Offline jonny_555

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Re: Bechdel test question
« Reply #4 on: April 08, 2021, 08:53:45 AM »
@ MKWrites_318, this LGTBQ+ test you mentioned. Does it apply to all manuscripts or only those where such characters exist?

I.e. if I send a query for a manuscript that does not feature any LGTBQ+ characters, does that mean I fail the test?

Offline MKWrites_318

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Re: Bechdel test question
« Reply #5 on: April 08, 2021, 09:51:34 AM »
Technically, yes, you'd be failing. But most agents aren't using the Bechdel test or the LGBTQ+ test as a guideline - plenty probably haven't even heard of them. If they're conscious of representation, then they're looking for good representation, not following a test.

Offline jcwrites

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Re: Bechdel test question
« Reply #6 on: April 08, 2021, 12:20:05 PM »
Agents survive by following the market. Until and unless the reading public demands a Bechdel rating be displayed on the covers of the books they buy, it'll remain a nonissue in the submissions they take on.

Offline raktinope

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Re: Bechdel test question
« Reply #7 on: April 08, 2021, 12:37:00 PM »
I would only mention the Bechdel test if the agent specifically calls it out in their MSWL.

Online Odd John

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Re: Bechdel Test question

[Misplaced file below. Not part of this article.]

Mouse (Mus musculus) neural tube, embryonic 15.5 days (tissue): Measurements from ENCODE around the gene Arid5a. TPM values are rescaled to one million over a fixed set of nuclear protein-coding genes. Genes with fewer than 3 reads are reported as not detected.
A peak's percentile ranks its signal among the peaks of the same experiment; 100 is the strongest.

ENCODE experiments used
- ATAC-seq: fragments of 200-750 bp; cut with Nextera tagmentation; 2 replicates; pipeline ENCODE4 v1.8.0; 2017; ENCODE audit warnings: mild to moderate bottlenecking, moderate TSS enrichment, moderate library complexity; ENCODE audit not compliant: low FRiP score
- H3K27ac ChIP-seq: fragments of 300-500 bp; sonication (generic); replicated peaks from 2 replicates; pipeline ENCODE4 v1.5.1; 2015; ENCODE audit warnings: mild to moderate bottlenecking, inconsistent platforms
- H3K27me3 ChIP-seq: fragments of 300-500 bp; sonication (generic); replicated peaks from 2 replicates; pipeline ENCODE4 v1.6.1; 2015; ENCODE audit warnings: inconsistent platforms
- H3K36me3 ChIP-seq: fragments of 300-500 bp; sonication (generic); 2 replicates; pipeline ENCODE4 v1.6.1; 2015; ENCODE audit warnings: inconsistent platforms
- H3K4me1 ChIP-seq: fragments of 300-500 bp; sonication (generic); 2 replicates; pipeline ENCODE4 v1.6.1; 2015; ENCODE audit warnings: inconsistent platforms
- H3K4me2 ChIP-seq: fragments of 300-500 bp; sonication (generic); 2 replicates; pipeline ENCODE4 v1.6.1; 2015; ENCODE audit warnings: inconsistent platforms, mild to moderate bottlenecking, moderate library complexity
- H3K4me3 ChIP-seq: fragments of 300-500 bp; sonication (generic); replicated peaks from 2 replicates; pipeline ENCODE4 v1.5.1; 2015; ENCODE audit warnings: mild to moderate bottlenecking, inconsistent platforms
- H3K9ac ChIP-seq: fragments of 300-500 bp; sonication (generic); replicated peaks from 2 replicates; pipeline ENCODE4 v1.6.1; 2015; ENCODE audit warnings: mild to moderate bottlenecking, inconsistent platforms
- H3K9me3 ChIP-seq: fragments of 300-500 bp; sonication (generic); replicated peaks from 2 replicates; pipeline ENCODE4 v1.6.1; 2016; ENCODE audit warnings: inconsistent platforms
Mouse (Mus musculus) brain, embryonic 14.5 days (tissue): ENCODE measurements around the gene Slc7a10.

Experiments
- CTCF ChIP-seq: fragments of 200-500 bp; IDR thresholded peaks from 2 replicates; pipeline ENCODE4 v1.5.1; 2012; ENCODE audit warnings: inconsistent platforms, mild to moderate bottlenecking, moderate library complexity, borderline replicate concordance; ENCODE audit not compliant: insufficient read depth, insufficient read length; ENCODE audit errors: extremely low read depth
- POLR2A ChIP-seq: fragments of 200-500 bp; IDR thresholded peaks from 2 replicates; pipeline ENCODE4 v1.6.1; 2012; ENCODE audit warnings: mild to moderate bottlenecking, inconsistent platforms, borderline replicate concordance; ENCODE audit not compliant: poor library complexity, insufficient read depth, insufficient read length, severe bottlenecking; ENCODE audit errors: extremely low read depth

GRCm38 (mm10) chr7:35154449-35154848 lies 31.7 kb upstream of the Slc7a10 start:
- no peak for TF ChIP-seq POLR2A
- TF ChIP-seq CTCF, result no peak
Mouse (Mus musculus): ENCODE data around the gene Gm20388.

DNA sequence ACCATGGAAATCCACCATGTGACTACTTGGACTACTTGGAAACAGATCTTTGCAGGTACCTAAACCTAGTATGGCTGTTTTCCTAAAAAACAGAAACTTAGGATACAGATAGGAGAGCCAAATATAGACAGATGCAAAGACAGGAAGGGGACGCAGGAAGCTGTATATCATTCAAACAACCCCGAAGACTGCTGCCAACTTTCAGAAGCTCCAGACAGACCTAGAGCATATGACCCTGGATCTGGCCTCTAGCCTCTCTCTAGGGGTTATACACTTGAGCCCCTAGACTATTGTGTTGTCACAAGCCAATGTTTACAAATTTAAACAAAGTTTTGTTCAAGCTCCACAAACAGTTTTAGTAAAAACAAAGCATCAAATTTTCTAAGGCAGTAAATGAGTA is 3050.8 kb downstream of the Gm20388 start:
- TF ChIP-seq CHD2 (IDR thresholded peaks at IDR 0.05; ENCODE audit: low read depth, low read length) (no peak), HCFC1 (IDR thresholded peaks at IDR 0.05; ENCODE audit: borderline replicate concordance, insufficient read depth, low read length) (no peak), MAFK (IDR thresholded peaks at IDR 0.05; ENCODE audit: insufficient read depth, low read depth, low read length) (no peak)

« Reply #8 on: April 08, 2021, 01:01:47 PM »
The original Bechdel Test essentially boiled down to "Does the novel include at least two named female characters that relate on more than a superficial level?" (Especially if they avoid a relation that only revolves around discussing men.) In other words, avoiding one-dimensional, shallow, token characters.

Of course it can be applied to any character of any minority status. Here things can get rather sticky IF multiple Bechdel Tests are required. Does every novel have to include at least two minor characters of each minority status? If done in an unwriterly, forced manner, the MS becomes crowded with inauthentic characters. Will most/all novels come to resemble each other too much? Will frankly minority stories taking place in minority neighborhoods or milieus be required to include two-dimensional majority characters? (To this I say no.)  Having said all this, I look forward to that bright future where things "end up" this way due to common subconscious conviction. In this way these characters would become convincing. In today's real world, very few people are biased against people with different eye color, or handedness. Let's hope the future allows for everyone else.